The NBA Draft Combine begins this week in Chicago, and many of the top names will be in attendance but not participating. For some, it’s a result of injury, but for others it’s a matter of choice.
The biggest names missing the physical component of the combine due to injury will be Kentucky’s Nerlens Noel, Maryland’s Alex Len and UNLV’s Anthony Bennett.
But other potential lottery picks like Georgetown’s Otto Porter Jr. and Kansas’ Ben McLemore will skip the workouts, relying on their body of work from college and future individual workouts with teams.
Former Maryland coach Gary Williams thinks that the prevailing attitude of expected lottery picks to skip portions of the combine opens the door for other players to shine.
“This thing in Chicago this year is really important,” Williams said. “You go out there and do some things, you can really help yourself.”
Williams said that players like Len and Noel have shown enough in college, and even earlier when NBA and college scouts begin watching prospects, to be drafted in spite of injuries.
Other players with question marks in the eyes of the NBA can move up in the draft with a solid performance at the combine.
“I don’t think the NBA is real sure on a lot of players,” Williams said. “It’s a great opportunity for guys from [draft picks] 15-30, even early in the second round.”
Greivis Vasquez starred at Maryland for Williams, but even after winning the ACC Player of the Year award as a senior in 2010, NBA front offices weren’t sure what to make of the guard.
Vasquez showed up at the combine in great shape, Williams said, and helped push his draft stock up with a strong performance and great interviews. Considered by many a second round pick, Vasquez was drafted late in the first round by the Memphis Grizzlies.
Williams said a similar combine showing last season by Damian Lillard landed the guard out of Weber State in the lottery.
“Greivis really helped himself out there, he was in great shape,” Williams said. “Not every player out there is in great shape.”
Next level for Alex Len
Not all players make the right decision to go to the NBA early from college, but Williams believes Len made the right call.
“He’s in a great situation. There’s just not that many big people around,” Williams said of the 7'1" Len. “There’s some guys, when they announced they’re coming out, you go, ‘what for?’”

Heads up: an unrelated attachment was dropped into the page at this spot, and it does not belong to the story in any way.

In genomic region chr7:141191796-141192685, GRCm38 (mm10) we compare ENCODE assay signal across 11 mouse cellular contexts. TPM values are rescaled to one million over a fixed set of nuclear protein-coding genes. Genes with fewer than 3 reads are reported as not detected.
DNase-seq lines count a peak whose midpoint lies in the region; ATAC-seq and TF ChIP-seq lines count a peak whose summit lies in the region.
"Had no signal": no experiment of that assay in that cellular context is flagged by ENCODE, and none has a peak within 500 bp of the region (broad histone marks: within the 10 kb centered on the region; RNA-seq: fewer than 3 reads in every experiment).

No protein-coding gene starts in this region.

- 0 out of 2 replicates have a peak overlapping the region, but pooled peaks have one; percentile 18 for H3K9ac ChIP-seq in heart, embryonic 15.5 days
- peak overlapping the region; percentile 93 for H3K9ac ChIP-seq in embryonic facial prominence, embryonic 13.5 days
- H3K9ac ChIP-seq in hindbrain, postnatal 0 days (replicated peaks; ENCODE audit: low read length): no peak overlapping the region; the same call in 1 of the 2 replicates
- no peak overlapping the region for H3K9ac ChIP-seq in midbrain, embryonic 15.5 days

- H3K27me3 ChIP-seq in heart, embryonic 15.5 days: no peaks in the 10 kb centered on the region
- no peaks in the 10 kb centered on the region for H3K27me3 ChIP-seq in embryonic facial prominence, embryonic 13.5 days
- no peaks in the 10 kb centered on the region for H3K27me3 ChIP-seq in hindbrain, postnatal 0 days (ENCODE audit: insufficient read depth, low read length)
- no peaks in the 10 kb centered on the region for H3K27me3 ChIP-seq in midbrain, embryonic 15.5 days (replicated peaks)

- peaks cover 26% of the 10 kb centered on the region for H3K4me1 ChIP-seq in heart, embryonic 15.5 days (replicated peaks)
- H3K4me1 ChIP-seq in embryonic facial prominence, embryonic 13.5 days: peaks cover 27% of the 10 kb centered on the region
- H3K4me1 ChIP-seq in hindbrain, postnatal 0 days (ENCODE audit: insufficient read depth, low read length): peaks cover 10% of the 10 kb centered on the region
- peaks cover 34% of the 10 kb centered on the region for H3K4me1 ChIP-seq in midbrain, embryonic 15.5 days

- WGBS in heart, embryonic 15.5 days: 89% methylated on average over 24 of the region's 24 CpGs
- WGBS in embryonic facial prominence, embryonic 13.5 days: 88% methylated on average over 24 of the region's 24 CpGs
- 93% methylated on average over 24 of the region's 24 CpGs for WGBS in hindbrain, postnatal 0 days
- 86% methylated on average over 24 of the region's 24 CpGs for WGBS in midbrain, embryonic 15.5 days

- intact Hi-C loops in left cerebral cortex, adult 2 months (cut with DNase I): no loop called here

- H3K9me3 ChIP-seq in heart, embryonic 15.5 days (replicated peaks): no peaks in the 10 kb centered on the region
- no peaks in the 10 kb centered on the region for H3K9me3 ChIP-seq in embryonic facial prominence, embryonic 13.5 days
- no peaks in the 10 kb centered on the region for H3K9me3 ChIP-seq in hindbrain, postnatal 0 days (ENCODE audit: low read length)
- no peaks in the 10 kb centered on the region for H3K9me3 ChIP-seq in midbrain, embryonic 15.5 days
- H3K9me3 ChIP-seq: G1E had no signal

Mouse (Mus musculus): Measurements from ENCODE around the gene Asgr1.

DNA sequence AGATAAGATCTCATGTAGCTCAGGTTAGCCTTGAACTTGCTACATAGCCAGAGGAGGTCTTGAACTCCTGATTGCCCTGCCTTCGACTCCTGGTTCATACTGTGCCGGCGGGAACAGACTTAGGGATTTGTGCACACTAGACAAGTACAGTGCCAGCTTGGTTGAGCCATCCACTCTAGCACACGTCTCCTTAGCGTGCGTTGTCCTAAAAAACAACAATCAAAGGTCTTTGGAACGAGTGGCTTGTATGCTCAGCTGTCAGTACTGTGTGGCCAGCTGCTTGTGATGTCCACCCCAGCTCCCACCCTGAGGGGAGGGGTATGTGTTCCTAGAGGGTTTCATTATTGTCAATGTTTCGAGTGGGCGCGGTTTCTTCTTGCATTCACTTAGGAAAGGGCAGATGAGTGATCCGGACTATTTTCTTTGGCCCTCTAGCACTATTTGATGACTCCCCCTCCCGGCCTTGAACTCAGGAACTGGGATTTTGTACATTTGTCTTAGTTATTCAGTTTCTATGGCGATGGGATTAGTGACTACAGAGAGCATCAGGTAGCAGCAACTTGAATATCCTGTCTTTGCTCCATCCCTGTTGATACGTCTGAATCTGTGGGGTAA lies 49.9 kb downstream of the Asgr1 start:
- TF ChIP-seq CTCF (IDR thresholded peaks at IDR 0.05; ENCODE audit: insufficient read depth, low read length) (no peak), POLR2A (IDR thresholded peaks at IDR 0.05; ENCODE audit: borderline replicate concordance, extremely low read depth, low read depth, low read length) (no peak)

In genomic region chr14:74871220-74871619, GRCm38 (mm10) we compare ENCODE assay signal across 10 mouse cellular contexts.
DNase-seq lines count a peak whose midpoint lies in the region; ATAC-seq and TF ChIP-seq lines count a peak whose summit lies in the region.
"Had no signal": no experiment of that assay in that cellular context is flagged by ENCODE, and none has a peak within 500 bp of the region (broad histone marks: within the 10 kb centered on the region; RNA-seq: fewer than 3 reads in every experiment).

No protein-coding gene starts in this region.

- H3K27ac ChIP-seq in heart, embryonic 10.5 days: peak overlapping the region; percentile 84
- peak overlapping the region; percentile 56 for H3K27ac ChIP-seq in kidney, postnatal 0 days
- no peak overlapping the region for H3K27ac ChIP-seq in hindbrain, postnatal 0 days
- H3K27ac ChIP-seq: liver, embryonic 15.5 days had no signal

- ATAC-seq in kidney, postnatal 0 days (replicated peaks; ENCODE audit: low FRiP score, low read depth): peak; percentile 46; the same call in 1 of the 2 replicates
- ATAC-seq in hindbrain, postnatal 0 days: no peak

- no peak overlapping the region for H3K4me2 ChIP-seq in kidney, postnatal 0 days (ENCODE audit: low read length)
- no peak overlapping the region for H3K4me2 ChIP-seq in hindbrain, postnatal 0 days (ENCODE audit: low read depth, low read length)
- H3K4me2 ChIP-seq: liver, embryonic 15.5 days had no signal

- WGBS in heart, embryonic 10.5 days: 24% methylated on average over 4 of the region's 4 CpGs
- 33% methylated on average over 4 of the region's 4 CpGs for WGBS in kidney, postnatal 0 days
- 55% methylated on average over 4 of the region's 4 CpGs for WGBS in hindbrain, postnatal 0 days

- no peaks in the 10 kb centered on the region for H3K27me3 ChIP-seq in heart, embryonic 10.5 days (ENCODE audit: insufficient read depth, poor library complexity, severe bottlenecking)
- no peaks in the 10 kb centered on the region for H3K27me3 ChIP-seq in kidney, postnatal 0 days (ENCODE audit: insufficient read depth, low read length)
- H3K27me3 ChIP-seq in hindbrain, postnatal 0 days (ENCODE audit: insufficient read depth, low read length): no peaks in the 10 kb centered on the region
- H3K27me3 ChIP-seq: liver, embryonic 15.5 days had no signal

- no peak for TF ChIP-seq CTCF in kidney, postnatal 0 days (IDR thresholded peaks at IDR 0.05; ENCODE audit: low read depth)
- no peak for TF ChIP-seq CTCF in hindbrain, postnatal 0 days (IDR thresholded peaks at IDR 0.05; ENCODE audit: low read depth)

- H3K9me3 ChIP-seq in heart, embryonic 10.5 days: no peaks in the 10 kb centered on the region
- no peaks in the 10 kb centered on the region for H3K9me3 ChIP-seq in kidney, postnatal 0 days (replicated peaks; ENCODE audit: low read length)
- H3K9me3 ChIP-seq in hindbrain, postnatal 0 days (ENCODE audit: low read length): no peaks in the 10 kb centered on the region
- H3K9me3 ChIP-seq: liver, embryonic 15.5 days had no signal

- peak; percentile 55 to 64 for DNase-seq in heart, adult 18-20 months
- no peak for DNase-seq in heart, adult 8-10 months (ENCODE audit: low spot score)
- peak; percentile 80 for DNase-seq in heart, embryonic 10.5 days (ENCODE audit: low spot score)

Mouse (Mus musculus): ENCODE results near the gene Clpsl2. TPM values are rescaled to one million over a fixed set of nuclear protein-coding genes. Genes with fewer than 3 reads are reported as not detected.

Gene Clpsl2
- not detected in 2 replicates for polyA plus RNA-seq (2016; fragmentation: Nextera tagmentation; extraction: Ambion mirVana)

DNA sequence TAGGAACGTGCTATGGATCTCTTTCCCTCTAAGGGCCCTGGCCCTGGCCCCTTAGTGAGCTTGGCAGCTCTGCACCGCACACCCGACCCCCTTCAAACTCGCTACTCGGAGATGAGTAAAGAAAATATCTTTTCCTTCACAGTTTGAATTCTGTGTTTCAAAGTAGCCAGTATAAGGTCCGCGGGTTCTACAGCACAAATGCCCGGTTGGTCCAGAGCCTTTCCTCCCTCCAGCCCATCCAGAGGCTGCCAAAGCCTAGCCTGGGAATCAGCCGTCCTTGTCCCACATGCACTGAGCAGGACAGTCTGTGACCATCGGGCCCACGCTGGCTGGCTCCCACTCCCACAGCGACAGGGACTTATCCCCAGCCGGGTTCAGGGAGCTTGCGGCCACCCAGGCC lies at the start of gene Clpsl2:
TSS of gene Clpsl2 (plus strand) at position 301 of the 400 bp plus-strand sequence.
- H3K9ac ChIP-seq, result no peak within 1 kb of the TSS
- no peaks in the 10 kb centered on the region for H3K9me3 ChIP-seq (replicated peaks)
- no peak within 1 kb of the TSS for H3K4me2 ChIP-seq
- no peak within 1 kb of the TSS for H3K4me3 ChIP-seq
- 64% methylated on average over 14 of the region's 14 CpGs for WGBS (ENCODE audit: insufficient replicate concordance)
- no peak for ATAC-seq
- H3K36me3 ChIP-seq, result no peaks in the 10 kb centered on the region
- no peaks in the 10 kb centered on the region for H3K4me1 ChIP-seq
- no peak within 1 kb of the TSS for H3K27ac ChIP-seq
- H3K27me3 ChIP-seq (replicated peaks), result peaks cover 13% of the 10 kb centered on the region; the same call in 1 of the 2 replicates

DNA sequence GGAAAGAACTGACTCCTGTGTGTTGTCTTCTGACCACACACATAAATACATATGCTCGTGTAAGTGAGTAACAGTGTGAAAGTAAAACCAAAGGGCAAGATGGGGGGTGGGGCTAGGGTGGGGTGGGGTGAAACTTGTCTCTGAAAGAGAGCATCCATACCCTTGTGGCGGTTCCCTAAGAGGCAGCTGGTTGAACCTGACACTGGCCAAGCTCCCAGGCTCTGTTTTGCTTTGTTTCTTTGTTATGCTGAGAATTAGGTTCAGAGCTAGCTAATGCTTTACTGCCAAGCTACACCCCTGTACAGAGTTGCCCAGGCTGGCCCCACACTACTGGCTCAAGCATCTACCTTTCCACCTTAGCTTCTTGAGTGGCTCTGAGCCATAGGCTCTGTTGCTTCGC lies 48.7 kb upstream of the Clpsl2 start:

Len has a skillset that should translate to the pros, as long as he can develop a consistent game.
“He’s still a little raw,” Williams said of the Ukrainian 19-year-old. “He’s quick, can run the court, [NBA scouts] think they can make him more aggressive.”
Another advantage for Len in the NBA over staying in college is the unlimited practice time. In college, Len has to attend class and can only receive a set amount of hours of coaching.
“In Len’s case, he’s going to be in the NBA.”
Right move for the Wizards
It’s tough to judge what the Wizards need in this draft, because the team could use many pieces. Williams believes the Wiz should focus on a big man, but the team also needs players that can score.
“They could really use a young big man. McGee, Blatche, they didn’t work out—both talented, just wrong situations,” Williams said.
The Wizards have a long list of prospects they intend to interview in Chicago, and not all fit the big man mold. Williams said the biggest key for the Wizards is guy that can score, from any position.
“A lot of guys out there that really work hard and give you effort, but they’re not great skill players. You want a package of a guy that really works hard but can really shoot it,” he said. “They did a good job with [Bradley] Beal last year.”
Beal, named All-Rookie first team this week, proved to be a great pick for the Wizards. But the team has also had some high profile first round misses.
“Everyone knows they have to do a better job with that first pick.”